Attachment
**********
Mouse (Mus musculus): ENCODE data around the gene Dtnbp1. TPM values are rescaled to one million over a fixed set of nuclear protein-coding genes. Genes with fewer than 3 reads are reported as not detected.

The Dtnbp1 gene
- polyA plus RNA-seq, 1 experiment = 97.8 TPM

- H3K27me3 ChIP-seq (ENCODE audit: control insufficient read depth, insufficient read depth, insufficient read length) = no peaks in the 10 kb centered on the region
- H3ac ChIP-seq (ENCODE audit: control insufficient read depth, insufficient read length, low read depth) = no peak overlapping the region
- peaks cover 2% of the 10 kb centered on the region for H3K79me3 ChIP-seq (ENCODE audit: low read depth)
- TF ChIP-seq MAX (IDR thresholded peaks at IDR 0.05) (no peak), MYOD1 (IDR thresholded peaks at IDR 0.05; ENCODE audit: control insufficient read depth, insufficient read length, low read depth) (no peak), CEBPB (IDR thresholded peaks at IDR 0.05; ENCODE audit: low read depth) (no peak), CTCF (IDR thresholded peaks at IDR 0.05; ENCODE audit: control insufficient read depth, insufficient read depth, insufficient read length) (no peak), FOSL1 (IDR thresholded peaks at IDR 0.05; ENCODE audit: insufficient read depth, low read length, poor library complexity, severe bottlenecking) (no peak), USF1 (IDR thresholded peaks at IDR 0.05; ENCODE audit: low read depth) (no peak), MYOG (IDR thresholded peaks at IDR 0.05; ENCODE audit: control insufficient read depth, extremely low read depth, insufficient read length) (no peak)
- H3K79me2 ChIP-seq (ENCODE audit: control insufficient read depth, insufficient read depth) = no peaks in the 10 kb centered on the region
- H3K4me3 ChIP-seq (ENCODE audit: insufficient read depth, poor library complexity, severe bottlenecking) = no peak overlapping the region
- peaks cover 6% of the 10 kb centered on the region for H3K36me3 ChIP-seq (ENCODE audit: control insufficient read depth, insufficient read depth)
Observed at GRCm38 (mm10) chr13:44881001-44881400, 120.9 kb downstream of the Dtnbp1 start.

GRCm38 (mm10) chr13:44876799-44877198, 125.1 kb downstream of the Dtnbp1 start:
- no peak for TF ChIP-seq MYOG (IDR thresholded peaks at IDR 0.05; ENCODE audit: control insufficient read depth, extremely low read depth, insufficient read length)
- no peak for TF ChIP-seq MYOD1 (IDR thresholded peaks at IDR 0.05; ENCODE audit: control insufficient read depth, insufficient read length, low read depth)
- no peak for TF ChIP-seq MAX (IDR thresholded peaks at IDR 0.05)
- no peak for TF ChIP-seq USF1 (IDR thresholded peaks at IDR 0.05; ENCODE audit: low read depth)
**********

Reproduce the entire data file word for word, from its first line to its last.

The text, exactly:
Mouse (Mus musculus): ENCODE data around the gene Dtnbp1. TPM values are rescaled to one million over a fixed set of nuclear protein-coding genes. Genes with fewer than 3 reads are reported as not detected.

The Dtnbp1 gene
- polyA plus RNA-seq, 1 experiment = 97.8 TPM

- H3K27me3 ChIP-seq (ENCODE audit: control insufficient read depth, insufficient read depth, insufficient read length) = no peaks in the 10 kb centered on the region
- H3ac ChIP-seq (ENCODE audit: control insufficient read depth, insufficient read length, low read depth) = no peak overlapping the region
- peaks cover 2% of the 10 kb centered on the region for H3K79me3 ChIP-seq (ENCODE audit: low read depth)
- TF ChIP-seq MAX (IDR thresholded peaks at IDR 0.05) (no peak), MYOD1 (IDR thresholded peaks at IDR 0.05; ENCODE audit: control insufficient read depth, insufficient read length, low read depth) (no peak), CEBPB (IDR thresholded peaks at IDR 0.05; ENCODE audit: low read depth) (no peak), CTCF (IDR thresholded peaks at IDR 0.05; ENCODE audit: control insufficient read depth, insufficient read depth, insufficient read length) (no peak), FOSL1 (IDR thresholded peaks at IDR 0.05; ENCODE audit: insufficient read depth, low read length, poor library complexity, severe bottlenecking) (no peak), USF1 (IDR thresholded peaks at IDR 0.05; ENCODE audit: low read depth) (no peak), MYOG (IDR thresholded peaks at IDR 0.05; ENCODE audit: control insufficient read depth, extremely low read depth, insufficient read length) (no peak)
- H3K79me2 ChIP-seq (ENCODE audit: control insufficient read depth, insufficient read depth) = no peaks in the 10 kb centered on the region
- H3K4me3 ChIP-seq (ENCODE audit: insufficient read depth, poor library complexity, severe bottlenecking) = no peak overlapping the region
- peaks cover 6% of the 10 kb centered on the region for H3K36me3 ChIP-seq (ENCODE audit: control insufficient read depth, insufficient read depth)
Observed at GRCm38 (mm10) chr13:44881001-44881400, 120.9 kb downstream of the Dtnbp1 start.

GRCm38 (mm10) chr13:44876799-44877198, 125.1 kb downstream of the Dtnbp1 start:
- no peak for TF ChIP-seq MYOG (IDR thresholded peaks at IDR 0.05; ENCODE audit: control insufficient read depth, extremely low read depth, insufficient read length)
- no peak for TF ChIP-seq MYOD1 (IDR thresholded peaks at IDR 0.05; ENCODE audit: control insufficient read depth, insufficient read length, low read depth)
- no peak for TF ChIP-seq MAX (IDR thresholded peaks at IDR 0.05)
- no peak for TF ChIP-seq USF1 (IDR thresholded peaks at IDR 0.05; ENCODE audit: low read depth)